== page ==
How Do I Create Data URIs?

So now that you understand how to use data URIs in your web pages, and why they are useful, how do you actually create them? There are a few different options available.

Use an Online Converter

There are lots of apps available online that will convert a binary file to a data URI. One that I’ve found particularly useful can be found at

The PageSpeed Module

If you’ve been following my posts on web performance in the past, you’ll probably know by now that I’m a huge fanboy of the PageSpeed module. Once you install this module on your Apache or Nginx web server, it will take care of applying a whole bunch of performance optimisations to your site without your needing to lift a finger.

The PageSpeed module includes a feature that will automatically convert small images referenced in your HTML and CSS files to data URIs, and then embed these into your code in place of the original file paths. This means that you don’t need to manually convert your files to data URIs, you can just sit back and let PageSpeed do all the work for you.

To ensure that this feature is turned on, add the following line to your server configuration.

For Apache web servers:

ModPagespeedEnableFilters inline_images

For Nginx web servers:

pagespeed EnableFilters inline_images;

Enabling the rewrite_images filter will also turn on inline_images alongside some other optimisations.


If you use Compass, you have access to a few helpers that will take care of converting your files to data URIs for you.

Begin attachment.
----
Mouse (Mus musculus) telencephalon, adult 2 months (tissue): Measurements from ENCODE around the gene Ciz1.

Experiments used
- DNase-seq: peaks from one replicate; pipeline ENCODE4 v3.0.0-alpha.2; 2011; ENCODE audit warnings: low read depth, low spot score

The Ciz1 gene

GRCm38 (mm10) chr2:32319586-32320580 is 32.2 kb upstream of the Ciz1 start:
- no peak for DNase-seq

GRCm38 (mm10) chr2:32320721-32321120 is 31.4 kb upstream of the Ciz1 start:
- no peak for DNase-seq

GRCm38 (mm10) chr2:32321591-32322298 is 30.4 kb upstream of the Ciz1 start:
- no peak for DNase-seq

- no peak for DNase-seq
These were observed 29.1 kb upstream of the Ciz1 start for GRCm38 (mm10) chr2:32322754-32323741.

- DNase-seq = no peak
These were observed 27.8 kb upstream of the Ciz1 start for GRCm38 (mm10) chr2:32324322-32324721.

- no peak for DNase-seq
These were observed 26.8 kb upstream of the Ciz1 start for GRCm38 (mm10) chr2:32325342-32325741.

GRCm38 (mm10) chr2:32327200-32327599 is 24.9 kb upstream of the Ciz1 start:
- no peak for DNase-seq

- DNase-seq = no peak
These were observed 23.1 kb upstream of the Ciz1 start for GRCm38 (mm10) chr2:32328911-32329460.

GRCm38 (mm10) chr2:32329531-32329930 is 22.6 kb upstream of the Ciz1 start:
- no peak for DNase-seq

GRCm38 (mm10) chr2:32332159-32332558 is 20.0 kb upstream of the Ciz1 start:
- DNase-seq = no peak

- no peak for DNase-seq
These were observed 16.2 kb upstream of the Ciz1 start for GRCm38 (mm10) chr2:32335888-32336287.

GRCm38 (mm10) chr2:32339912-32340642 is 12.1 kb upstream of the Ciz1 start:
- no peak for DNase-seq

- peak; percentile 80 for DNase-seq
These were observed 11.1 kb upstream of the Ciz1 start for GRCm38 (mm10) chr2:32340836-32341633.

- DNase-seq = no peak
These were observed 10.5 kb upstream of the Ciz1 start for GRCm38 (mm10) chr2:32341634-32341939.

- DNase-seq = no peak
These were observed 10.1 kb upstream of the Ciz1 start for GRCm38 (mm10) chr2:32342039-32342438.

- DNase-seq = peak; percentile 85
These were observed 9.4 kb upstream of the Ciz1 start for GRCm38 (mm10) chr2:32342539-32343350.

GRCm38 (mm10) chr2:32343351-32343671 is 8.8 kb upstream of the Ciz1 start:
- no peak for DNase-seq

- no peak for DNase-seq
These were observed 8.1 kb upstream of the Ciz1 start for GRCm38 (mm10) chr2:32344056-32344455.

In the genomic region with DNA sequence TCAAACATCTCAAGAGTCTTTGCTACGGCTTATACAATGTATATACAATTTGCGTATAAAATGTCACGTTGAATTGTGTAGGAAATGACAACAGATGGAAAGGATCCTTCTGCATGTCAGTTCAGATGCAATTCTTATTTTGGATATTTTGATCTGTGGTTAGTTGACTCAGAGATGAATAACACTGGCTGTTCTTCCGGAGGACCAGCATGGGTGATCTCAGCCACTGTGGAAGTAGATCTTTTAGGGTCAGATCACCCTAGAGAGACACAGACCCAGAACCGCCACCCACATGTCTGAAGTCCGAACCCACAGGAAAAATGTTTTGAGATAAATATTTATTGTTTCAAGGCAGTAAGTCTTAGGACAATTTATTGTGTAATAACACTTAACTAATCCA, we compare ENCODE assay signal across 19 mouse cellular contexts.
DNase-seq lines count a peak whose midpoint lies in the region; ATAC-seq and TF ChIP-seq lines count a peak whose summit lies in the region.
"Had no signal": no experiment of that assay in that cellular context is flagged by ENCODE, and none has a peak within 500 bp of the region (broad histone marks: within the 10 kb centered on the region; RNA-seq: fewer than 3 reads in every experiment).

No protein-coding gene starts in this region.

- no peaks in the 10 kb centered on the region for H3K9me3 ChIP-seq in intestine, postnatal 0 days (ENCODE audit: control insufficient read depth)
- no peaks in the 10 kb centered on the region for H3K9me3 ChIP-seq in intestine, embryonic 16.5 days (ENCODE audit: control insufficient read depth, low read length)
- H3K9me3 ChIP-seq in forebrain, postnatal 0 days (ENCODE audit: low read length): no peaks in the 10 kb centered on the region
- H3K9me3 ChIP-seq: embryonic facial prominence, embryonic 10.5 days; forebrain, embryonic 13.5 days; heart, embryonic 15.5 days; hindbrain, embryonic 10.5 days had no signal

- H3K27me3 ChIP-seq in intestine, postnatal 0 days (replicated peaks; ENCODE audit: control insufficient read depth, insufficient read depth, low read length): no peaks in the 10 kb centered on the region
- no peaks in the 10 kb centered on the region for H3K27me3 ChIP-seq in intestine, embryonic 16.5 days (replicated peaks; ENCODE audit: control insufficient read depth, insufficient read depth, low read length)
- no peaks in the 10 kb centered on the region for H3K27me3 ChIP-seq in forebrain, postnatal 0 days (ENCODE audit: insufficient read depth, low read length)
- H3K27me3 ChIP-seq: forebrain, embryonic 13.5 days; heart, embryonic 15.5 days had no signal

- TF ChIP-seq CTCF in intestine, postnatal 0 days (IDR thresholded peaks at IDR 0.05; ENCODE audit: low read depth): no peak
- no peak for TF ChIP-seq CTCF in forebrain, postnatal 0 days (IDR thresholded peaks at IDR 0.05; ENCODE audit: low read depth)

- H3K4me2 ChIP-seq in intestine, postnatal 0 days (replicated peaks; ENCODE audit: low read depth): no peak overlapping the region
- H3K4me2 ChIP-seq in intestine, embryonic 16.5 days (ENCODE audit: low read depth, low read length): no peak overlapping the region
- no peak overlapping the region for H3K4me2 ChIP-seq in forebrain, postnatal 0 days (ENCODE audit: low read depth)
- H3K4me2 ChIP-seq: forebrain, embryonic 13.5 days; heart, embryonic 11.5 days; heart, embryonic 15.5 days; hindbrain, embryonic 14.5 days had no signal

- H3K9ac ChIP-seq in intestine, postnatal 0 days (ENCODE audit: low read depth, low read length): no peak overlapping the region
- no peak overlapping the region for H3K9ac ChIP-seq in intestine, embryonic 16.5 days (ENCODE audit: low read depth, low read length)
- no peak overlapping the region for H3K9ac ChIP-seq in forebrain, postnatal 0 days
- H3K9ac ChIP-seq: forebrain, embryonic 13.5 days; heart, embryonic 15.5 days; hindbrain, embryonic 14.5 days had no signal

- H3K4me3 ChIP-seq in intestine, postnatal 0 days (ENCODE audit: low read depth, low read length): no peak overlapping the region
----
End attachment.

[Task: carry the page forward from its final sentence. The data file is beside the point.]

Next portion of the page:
The inline-image() helper will convert an image file to a data URI. Pass in the path to your image file as the $image parameter. The $mime-type parameter is optional.

inline-image($image, $mime-type) 

You can also embed font files as data URIs using the inline-font-files() helper.

inline-font-files([$font, $format]*)

For more information, check out the Compass documentation on inline data helpers.

Creating Data URIs on the Server

Many programming languages have libraries you can use to convert a file to a base64 encoded string. All you need to do is prepend data:<mime type>;base64, to the beginning of the encoded string and you’ve got your data URI.

Check out this page for some examples of how to convert a binary file to a base64 string in commonly used programming languages.

Browser Support for Data URIs

Browser support for data URIs is generally very good. You just want to watch out if you need to support IE 5 to 7. If you do need to support older versions of IE, you could create an IE-specific stylesheet that switches out any styling rules with data URIs for ones that use standard file paths.

IE Firefox Chrome Safari Opera
8+ 2+ 4+ 3.1+ 9+

Support on mobile is pretty good too!

Android Browser Blackberry Chrome for Android Firefox for Android IE Mobile Safari Opera Mobile
2.1+ 7+ 33 26 10 3.1 10+


Final Thoughts

In this blog post, you’ve learned how to use data URIs to reduce HTTP requests and therefore increase the performance of your websites.

Web performance is something all web developers should spend some time looking into. It’s easy to forget that not everyone is afforded the same great broadband speeds you may have. A large proportion of the world’s population is just coming online, fueled by the adoption of mobile phones that rely on slow, cellular networks for access to the internet.

Next time you’re building a website, consider what you can do to ensure that you’re providing a great experience to all your users, regardless of how they’re connecting to your site.